Adair Progress, Columbia, April 23, 2015
School Board Partners With
Cumberland Family Medical
Agreement will establish clinics in each of Adair County’s four schools
By Wes Feese
Dr. Eric Loy spoke before the Adair County School Board and Superintendent Alan Reed last Thursday evening at the Board’s April meeting, and introduced a proposed partnership that would establish Cumberland Family Medical, Inc., clinics in each of the county’s four schools — Adair Primary Center, Adair County Elementary, Adair County Middle School, and Adair County High School.
Loy said that the agreement could have an important impact on the community both short term, by helping create a healthier and more focused student body; and long term, by creating a culture where people get acclimated to seeing doctors and nurses for physicals and regular checkups on a consistent basis.
“[Healthcare] is an important aspect of teaching children, “Loy said. “We have a chance to change the culture of health care in Kentucky.”
The partnership — on a motion from Mike Harris and second from Terry Harvey — will be implemented next school year, at a cost of about $80,000, roughly the same cost the district currently pays for school nurses. If the trial run next year is successful, both parties will have options to continue the agreement.
While complimenting the dedication and service of Adair County’s school nurses over the years, Reed acknowledged that rates for these nurses were “soaring,” and that another method of healthcare for students might be beneficial.
“This is kind of a novel approach, and from all we’ve seen, we really like it,” Reed said. “It cuts down on time and any barriers for a kid getting health care.”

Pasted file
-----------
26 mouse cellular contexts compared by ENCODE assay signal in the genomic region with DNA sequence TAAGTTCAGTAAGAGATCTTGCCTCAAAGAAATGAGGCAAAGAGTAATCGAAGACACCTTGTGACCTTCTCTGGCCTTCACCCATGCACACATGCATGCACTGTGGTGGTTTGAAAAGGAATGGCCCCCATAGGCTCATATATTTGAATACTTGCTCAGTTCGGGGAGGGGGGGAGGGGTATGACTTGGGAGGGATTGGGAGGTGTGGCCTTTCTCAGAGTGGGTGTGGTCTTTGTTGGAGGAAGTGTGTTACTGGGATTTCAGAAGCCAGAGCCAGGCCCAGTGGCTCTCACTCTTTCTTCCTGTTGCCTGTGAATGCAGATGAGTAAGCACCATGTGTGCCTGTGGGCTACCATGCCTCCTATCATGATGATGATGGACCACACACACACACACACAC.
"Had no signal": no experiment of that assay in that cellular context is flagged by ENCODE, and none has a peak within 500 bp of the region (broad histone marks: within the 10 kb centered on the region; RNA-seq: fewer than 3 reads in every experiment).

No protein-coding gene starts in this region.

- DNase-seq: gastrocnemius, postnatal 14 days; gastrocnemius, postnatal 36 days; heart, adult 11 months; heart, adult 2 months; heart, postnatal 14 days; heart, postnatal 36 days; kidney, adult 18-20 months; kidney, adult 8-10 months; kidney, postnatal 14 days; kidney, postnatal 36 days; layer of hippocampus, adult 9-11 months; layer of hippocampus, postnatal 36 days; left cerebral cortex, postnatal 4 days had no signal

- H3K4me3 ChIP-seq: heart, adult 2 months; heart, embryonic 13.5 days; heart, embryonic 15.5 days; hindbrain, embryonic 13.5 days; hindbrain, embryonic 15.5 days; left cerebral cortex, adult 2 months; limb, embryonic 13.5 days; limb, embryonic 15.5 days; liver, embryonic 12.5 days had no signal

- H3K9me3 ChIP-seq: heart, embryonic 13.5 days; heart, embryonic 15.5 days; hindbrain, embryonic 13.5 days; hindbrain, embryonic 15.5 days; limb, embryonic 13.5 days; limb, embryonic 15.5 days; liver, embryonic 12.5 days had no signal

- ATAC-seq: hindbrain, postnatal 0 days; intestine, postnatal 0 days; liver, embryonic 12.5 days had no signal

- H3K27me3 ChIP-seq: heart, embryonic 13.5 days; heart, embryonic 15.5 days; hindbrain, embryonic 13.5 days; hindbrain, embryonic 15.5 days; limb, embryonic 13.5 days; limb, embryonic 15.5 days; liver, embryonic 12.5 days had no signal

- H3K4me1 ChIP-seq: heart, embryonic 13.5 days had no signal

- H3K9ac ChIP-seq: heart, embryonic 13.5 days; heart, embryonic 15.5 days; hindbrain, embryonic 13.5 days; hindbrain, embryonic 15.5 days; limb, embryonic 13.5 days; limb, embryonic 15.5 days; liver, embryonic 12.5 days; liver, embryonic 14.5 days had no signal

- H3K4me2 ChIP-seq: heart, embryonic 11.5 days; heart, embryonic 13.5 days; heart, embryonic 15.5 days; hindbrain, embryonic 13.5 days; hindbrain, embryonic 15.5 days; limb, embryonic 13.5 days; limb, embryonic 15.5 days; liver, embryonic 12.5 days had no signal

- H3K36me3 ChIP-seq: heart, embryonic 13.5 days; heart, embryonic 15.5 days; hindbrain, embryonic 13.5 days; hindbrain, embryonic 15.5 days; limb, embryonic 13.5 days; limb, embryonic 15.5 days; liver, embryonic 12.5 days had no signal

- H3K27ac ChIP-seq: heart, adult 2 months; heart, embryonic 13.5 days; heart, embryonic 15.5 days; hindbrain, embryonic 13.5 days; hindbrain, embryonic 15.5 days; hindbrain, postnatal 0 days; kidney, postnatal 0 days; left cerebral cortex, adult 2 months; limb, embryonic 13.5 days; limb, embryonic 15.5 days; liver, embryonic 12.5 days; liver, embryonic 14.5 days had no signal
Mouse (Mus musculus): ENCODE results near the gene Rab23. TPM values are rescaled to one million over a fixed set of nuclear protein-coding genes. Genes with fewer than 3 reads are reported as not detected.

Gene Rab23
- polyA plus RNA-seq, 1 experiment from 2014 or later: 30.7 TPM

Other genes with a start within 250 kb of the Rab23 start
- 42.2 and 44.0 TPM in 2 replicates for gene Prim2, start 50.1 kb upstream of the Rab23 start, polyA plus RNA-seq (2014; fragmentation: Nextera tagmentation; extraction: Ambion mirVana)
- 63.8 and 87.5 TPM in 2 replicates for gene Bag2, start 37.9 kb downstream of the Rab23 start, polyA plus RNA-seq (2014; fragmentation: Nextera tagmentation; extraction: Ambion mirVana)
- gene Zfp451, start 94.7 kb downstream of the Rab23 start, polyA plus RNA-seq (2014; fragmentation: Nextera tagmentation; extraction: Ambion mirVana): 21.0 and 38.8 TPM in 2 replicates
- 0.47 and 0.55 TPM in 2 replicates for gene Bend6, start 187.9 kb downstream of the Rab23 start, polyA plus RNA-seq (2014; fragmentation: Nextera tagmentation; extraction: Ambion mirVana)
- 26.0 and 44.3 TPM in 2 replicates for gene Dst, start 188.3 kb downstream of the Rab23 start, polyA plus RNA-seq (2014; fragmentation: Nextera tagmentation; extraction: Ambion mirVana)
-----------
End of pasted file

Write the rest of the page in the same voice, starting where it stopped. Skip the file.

Loy agreed with Reed’s assessment.
“A lot of times that’s the barrier,” Loy said. “That it’s hard [for parents] to miss work.”
There is precedent for this type of agreement. Loy said that CFMC currently has five Healthy Kids clinics in the Russell County school system.
These in-school clinics would be manned by a full-time nurse practitioner that travels between schools, and a physician will oversee the clinics. Loy said that all forms of insurance would be accepted, and that all children would be seen and treated, regardless of their ability to pay. He also said that the clinics could help out with insurance enrollment.
Parents would have to grant permission for students to be treated by the clinics.
Loy asked that the schools simply provide a space for the clinic, allow for use of utilities, janitor services, and assist in communication with parents.
“From our angle, this sounds heavenly,” ACPC principal Patty Jones said, adding that sick students sometimes have to sit in an office or lobby all day because working parents are unable to come pick the students up and take them to a doctor. ACES principal Steve Burton agreed with Jones’ assessment.
Director of Pupil Personnel Robbie Harmon said that this move could have a bigger long-term impact on the community than any project he’s worked on in his time in the school system.
In other business Thursday:
# The Board recognized this year’s Governor’s Scholars and Rogers Scholars from Adair County High School. Riley Grant, Aaran Taylor, and Sarah McQuaide were each honored for participating in Governor’s Scholars, and Destiny Kinnett was recognized for being a Rogers Scholar. Jessi Taylor and Timothy Watson were also Governor’s Scholars this year, but were not in attendance.
“My hat’s off to you all,” Board member Terry Harvey said to the group. “You’ve all really tried and done well.”
# The Board also recognized the high school’s welding team, which is led by welding instructor Barney Taylor. The squad recently won a regional competition and now moves on to compete at the state level. Several Adair County students have already earned their welding certification.
“They don’t realize it, but they’re making history,” Taylor said of his team and students for being the first to earn the certification.
All Board members were present for the meeting.